“They develop creative hustling schemes and do not report their income” – oh my my my – there it is – the problem! Venk wants to tax the poor – to give them their money back! Hmm, maybe. Meanwhile, not reporting income seems to be a major national pastime of God Fearing Patriotic Americans. Hell, the country was founded on not reporting income or paying taxes. Oh, so very different those crafty fellows of the Ghetto are – why “they exchange services” without giving a commission to the government for the privilege – like all other Americans. They barter! Oh my, and barter exchanges abound across the nation – found in a phone book near you – with legal incorporation papers to boot. They make “home made cookies” for prompt delivery on special order in a few hours right to your door. The bums – can you believe it? Fresh Cookies! And Venk is upset. He’s sure this is a tainted place, Fresh Cookies being the culprit this time, instead of enterprising want to earn an extra buck owners renting out salons for a party.

Preachers preach to their congregations! So “utterly different” indeed. For these are not “classy” “wealthy congregations” of the rich “in the suburbs” – which has got to be one of the most racist calumnies I’ve read in a while – oh, subtle, true – white wealth suburban preachers, good: local preachers preaching to local folks and without the “wealth” that Jesus himself said “not important, love first,” bad. Got it Venk.

“It’s all about money” laments Venk – well, yes, sir, indeed! That’s called in liberty land: earning one’s way, one’s keep, even “free market capitalism.” In Venk-land it’s a horror of some sort. Because he obviously thinks that these industrious people living their own way are “marginal” and “disadvantaged” – oh, the problem discovered: they “replace taxable income altogether.” The bastards, they won’t pay their taxes so the Venks of government can help them with their own money. Keeping their own money? Nah, that would be too unruly, unstable; people might stay up at night and rent salons for parties.

Me, I love these “ghetto” folks. They’re entrepreneurial, they are peacefully exchanging services while enjoying kids play at block parties, the neighborhood youth are patrolling the place day and night to keep order, people are working, and everyone delights in home made cookies. What is Venk’s problem? Ah, no taxes. But you know what? Why would you want to tax away the little these folks have? If they are marginal and disadvantaged why make them more so, eh, Venk? Sounds like Big City Mayor Emmanuel should hustle on down there and give all these creative, talented, enterprising, peaceful, responsible individuals a certificate of Good Work Citizens! And bring along a few tax cuts and pages of regulations that hinder the small neighborhood entrepreneurs to shred.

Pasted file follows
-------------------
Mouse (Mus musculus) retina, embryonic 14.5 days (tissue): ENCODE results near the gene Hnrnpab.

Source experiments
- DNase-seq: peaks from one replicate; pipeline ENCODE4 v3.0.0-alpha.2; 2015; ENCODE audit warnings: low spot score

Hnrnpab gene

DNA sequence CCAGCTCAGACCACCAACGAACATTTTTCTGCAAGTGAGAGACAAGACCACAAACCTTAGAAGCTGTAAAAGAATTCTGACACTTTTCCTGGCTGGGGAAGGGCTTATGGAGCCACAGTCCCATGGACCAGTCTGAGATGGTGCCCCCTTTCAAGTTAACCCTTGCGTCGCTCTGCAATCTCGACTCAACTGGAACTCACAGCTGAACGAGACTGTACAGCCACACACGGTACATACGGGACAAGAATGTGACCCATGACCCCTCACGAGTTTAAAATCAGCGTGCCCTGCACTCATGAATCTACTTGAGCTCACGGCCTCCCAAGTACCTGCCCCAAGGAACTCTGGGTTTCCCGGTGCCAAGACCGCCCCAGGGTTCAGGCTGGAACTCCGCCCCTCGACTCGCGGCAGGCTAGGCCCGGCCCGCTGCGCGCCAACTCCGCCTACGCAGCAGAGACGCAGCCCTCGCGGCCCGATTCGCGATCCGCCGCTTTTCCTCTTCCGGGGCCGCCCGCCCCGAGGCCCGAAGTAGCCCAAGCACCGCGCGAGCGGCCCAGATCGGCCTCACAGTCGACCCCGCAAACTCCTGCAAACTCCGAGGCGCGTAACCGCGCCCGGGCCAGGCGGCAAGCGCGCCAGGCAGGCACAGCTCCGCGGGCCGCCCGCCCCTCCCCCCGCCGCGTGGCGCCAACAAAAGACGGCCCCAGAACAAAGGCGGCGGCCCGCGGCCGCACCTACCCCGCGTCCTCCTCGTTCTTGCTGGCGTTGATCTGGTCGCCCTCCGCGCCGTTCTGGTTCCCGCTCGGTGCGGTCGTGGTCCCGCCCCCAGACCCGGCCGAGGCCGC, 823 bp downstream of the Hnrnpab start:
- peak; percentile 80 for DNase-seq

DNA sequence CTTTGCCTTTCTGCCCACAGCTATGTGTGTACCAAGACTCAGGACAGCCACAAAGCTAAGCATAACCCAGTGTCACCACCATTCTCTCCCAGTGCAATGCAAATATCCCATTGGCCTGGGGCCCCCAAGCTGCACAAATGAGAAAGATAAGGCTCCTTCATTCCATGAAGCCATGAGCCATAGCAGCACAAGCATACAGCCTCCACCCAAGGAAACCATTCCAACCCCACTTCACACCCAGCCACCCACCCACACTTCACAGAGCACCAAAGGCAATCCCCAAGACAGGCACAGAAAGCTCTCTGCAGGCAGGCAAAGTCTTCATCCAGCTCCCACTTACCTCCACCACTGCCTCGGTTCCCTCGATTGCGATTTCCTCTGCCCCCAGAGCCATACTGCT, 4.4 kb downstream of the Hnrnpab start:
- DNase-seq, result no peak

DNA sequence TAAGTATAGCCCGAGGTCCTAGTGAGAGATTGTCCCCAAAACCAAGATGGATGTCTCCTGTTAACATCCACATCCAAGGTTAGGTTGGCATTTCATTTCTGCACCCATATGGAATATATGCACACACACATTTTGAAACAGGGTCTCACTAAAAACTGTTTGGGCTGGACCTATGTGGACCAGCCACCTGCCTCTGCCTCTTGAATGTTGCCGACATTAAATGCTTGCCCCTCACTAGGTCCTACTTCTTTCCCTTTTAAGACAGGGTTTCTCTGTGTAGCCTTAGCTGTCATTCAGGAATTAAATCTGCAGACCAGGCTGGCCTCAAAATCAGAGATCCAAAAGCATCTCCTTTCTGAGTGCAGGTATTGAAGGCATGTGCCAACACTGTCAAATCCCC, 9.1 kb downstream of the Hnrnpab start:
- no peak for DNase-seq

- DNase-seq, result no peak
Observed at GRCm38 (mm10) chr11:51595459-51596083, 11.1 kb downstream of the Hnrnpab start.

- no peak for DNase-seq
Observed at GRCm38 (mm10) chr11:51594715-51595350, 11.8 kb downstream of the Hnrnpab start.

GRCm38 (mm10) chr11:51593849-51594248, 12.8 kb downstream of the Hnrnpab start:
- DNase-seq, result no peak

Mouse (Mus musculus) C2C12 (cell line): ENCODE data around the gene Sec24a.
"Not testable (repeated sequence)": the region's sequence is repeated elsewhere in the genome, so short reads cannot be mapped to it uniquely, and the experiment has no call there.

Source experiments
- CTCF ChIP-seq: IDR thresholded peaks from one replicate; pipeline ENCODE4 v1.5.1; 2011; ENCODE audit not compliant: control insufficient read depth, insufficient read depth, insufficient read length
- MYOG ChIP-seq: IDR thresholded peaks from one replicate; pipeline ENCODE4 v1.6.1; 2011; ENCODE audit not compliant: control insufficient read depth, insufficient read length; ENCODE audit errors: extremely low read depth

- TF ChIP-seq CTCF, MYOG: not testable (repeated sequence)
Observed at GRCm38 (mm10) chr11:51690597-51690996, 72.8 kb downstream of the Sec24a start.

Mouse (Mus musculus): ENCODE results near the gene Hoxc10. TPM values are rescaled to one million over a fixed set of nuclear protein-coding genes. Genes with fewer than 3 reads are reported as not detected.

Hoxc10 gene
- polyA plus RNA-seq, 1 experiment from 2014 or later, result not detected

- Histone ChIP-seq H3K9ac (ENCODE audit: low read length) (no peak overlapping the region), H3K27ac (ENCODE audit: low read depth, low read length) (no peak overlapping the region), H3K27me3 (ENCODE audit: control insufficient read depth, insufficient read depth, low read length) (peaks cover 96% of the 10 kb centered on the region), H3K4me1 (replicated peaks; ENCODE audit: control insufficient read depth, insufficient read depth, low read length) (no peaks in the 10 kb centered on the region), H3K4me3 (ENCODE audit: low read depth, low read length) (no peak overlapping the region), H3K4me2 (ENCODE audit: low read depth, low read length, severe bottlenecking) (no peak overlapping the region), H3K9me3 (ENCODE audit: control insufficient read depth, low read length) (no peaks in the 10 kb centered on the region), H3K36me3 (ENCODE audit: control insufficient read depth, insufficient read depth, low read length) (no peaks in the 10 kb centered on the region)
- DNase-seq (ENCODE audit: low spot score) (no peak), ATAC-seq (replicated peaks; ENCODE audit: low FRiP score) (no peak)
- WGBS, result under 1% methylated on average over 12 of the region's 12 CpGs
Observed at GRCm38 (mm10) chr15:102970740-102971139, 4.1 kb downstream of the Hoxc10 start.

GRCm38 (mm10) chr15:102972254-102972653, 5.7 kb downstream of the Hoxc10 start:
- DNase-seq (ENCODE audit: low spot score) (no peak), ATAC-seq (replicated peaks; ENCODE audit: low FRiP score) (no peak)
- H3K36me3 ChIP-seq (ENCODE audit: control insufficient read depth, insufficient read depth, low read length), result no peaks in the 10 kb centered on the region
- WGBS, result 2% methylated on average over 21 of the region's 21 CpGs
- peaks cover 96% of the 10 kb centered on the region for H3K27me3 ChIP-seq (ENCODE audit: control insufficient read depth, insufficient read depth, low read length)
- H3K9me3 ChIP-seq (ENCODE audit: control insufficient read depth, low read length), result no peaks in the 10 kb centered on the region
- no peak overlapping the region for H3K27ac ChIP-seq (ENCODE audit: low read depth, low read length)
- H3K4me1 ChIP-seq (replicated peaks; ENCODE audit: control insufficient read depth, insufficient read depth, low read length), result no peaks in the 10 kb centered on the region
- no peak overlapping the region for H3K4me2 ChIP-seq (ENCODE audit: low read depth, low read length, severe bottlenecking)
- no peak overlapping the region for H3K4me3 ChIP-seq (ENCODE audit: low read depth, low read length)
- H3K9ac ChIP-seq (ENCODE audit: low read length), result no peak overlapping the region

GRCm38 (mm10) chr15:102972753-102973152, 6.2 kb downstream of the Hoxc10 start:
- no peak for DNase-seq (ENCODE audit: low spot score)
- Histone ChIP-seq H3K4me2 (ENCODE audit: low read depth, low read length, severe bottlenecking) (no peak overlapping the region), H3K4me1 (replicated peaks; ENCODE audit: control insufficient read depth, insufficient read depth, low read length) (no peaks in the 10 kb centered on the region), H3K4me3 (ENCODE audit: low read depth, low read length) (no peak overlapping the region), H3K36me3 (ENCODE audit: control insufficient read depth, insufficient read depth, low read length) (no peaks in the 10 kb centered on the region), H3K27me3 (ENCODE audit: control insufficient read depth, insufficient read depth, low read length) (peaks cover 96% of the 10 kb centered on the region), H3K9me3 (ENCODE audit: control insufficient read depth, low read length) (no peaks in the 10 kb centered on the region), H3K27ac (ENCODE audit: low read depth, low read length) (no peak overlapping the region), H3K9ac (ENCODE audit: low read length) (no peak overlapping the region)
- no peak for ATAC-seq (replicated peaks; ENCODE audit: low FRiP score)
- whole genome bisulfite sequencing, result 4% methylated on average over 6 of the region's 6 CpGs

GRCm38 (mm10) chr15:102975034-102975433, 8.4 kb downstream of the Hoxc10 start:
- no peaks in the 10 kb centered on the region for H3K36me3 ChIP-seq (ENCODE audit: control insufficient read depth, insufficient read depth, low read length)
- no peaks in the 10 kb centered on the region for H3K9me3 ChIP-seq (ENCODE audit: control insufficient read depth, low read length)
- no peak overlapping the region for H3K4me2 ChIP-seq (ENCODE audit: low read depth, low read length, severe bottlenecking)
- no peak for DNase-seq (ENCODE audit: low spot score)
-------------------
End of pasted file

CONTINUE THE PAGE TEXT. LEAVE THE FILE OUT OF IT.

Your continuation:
Ah, but the appalling Venkian Solution – found by page 9 – which Venk will now, I’m sure, spend the next 400 pages explaining with delightful glee: “Despite the moralizing of some, we cannot truly understand the ‘shady’ economy if we see it as a dirty, lawless world of violence and disrepute, one that tarnishes an otherwise pristine sphere where everyone pays their taxes, obeys the laws and turns to the government to solve disputes and maintain order.” And you know, it’s Venk who sees it as dirty and lawless – why, he moralizes in the first half of this mush-sentence, and refers in previous pages, about the Outlaw economy and Outlaw actors and violence – and wishes for the pristine sphere where everyone follows the law and government leaders and the police are around to control the mobs at the kiddy parties. This Venk fellow doesn’t know freedom, he preaches feudalism. Which I think is actually the best description of this modern liberal thinking – it’s like feudalism. Venk should be arguing for less taxes and controls and more self-reliance in his own ‘hood rather than demand that these fine folks doing their best in the face of government interference in their lives stop baking home made cookies and delivering them on time for a profit without paying a commission for permission from the government.

Here, his final solution, from page xvii in the “prologue”: “No matter how skilled, or resourceful and creative those involved may be, the world of hustling is fundamentally exploitative” Yes, because it’s capitalist, free, ordered and unregulated, and Venk the feudalizer ain’t happy: “It is premised on, or exists because of, the neglect of outside actors from local and national politicians to business interests to philanthropic foundations – who refuse to allocate enough resources to black inner cities to create true economic security there.” Sure, Venk, sure – just how on earth can anyone allow skilled, resourceful and creative people to go about their own lives in their own ways without some do gooder like you coming in to organize it all and make sure it meets your standards and pays enough taxes to give you a cushy job? Venk is a control freak, is clueless about economics, and is against liberty. Venk is, in short, an idiot.